More Rejection

September 5, 2010 at 5:42 am (September Blog Tour, Thoughts on Writing) (, , , , , , , , , , , , , )

I’m currently faced with a decision. To keep agent hunting with my MS in its current form, or to overhaul the MS and see what happens. Technically I’ve only been rejected from four agents, which isn’t bad and two of them were not form rejections, which is better than when I first started trying to get Death’s Daughter published but still, I’m tossing up in my mind whether I need to go back and refine the work or whether to give a few more agents a try.

I guess what it is going to come down to is whether or not I actually think I can make the MS better than it is. One of the comments I received was that the beginning felt a little generic and so there is the question of whether I can change the beginning and make it better. If the answer is yes, then I should. However, I started sending the MS out because at the time I thought I had reached the limit of what I could do without further guidance and I was happy with how the story worked.

Before I send out another submission I will definitely be re-reading the MS, particularly focusing on the opening. I will probably make minor changes (just because¬† I never read anything I’ve written without changing something), though I may be facing another round of rewrites.

At the end of the day, I can only do what I can do. As long as I’m happy I’ve put my best effort out into the world, things will be alright.

How do you know when you need to revise more? How do you decide your MS is ready?

In other news, if you missed the start of the tour:

September first I visited Eric’s blog and he guest posted here.

September second I visited Geoffrey’s blog while he guest posted here.

Yesterday I visited Lua’s blog and she guest posted here.

Join me on the 7th on Sonya Clark’s blog.

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Why Writing An MS Is Like Being In A Relationship

July 3, 2010 at 5:30 am (Replay) (, , , , , , , , , , , )

I’m on holidays at the moment but I’m reposting some of the more popular posts from my old blog, Darkened Jade. If you leave a comment I’ll be sure to catch up with you when I get back.

Originally this was an offhand comment I made on twitter. Just a random thought generated by my sleep deprived mind at seven in the morning. Then I started thinking (always a bad idea) and I started to realise how true it was.

My reasons why writing an MS are like being in a relationship are many and varied. And like any good relationship, there is a definite cycle to it all. In the beginning:

  • You get to know your characters, plot and settings. It is all fun and fresh and it feels like everything is possible. There is so much new territory to explore.
  • You start to spend hours alone together, just one-on-one. You and your manuscript notes. You pore over every bit of it, until you think you know every nuance.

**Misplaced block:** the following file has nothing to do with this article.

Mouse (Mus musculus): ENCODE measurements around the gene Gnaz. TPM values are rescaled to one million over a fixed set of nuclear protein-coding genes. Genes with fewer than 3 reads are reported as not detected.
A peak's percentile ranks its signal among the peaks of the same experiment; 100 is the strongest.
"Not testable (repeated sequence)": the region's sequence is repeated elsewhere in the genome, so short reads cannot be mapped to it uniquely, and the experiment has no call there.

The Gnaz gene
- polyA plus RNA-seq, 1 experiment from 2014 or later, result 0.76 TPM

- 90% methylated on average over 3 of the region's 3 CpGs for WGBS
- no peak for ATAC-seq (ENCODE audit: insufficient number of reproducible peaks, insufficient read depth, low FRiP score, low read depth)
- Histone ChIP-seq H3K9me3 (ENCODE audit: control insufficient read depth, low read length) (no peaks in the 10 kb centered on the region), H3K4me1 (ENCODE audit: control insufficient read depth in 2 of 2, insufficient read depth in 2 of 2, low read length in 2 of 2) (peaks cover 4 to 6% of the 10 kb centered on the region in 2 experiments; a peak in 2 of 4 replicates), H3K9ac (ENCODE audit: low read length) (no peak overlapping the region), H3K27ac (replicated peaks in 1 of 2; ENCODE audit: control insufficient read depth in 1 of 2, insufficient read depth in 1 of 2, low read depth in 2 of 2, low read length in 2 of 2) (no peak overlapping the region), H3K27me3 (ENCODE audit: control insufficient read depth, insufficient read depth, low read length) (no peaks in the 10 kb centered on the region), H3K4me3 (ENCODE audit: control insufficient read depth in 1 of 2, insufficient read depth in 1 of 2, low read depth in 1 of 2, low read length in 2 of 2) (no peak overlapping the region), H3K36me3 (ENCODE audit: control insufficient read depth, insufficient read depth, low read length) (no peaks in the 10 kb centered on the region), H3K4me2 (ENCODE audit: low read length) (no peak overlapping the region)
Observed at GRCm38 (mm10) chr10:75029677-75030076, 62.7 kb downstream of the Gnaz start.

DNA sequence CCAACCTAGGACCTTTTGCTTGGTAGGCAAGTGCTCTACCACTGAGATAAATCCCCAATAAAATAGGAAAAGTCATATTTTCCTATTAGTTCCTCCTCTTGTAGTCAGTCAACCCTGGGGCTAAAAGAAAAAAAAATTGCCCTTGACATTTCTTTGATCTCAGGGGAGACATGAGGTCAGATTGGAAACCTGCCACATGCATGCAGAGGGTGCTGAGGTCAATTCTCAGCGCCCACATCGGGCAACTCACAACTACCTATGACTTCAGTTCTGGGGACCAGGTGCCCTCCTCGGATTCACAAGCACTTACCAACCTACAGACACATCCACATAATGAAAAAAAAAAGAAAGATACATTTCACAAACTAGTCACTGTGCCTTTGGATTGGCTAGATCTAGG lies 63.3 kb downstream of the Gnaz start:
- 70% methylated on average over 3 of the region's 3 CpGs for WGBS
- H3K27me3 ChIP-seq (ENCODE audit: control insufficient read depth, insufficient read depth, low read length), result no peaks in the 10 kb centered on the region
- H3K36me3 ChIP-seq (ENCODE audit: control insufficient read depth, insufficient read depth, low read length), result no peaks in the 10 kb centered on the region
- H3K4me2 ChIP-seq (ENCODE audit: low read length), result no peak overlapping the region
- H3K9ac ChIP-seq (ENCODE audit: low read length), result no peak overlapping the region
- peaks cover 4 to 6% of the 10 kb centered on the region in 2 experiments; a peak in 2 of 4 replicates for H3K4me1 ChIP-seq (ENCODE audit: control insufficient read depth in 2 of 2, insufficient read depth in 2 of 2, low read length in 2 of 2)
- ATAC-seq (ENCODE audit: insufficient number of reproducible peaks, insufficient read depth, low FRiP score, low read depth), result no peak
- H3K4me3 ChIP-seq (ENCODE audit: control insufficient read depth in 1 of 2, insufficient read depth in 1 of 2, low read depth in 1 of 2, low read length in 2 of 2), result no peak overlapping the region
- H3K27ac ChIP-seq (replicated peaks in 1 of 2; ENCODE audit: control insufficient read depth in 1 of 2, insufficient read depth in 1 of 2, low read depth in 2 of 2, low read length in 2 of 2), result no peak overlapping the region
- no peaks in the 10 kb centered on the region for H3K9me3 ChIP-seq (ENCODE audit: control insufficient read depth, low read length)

• You become addicted. When you aren’t with your MS, you’re thinking about it. You visualise it in your mind, it dominates your conversations, it is the first thing you think of when you wake up in the morning.

As the relationship progresses:

  • You start to realise that there is a hidden underside to your MS. The characters hadn’t revealed themselves fully. A plot twist deceived you by making you think it would work. Suddenly the setting that seemed so right is just wrong.
  • You begin to argue with your MS. Things don’t just naturally flow into place. Suddenly every decisions leads to three other decisions unravelling.
  • You still spend every moment you can thinking about your MS, but now the thoughts are frequently harried as you wonder how to make it work.

If the relationship is working:

  • Finally, you come to an agreement with your MS, it may not be your perfect vision that you began with, but you see the light at the end and you move forward.
  • All the hours and tears and tantrums start to feel worth it. You eagerly spend more time smoothing over the rough edges and healing the wounds that opened up.
  • You go through a period of rediscovery where you begin to understand what the MS actually is, not what you thought it should be.

If the relationship has failed:

  • You start finding yourself working on other projects – only an hour or two at first, and then you make excuses to spend more and more time away.
  • You want it to change – make it change – and then find the changes unsatisfying. The MS begins to feel resentful and you begin to tire of its tantrums and difficulties.
  • You find yourself rehearsing the ‘it’s not me, it’s you speech’, and give yourself reasons to dump the entire project because it is looking more and more like it is over.
  • Ultimately, you will either begin the whole thing over, or tear it apart and save what characters and lines you can. The rest will end up on a shelf or in a folder, waiting for you to realise how good it could have been.

And here’s the link if you haven’t yet checked out the blurb or excerpt for Death’s Daughter.

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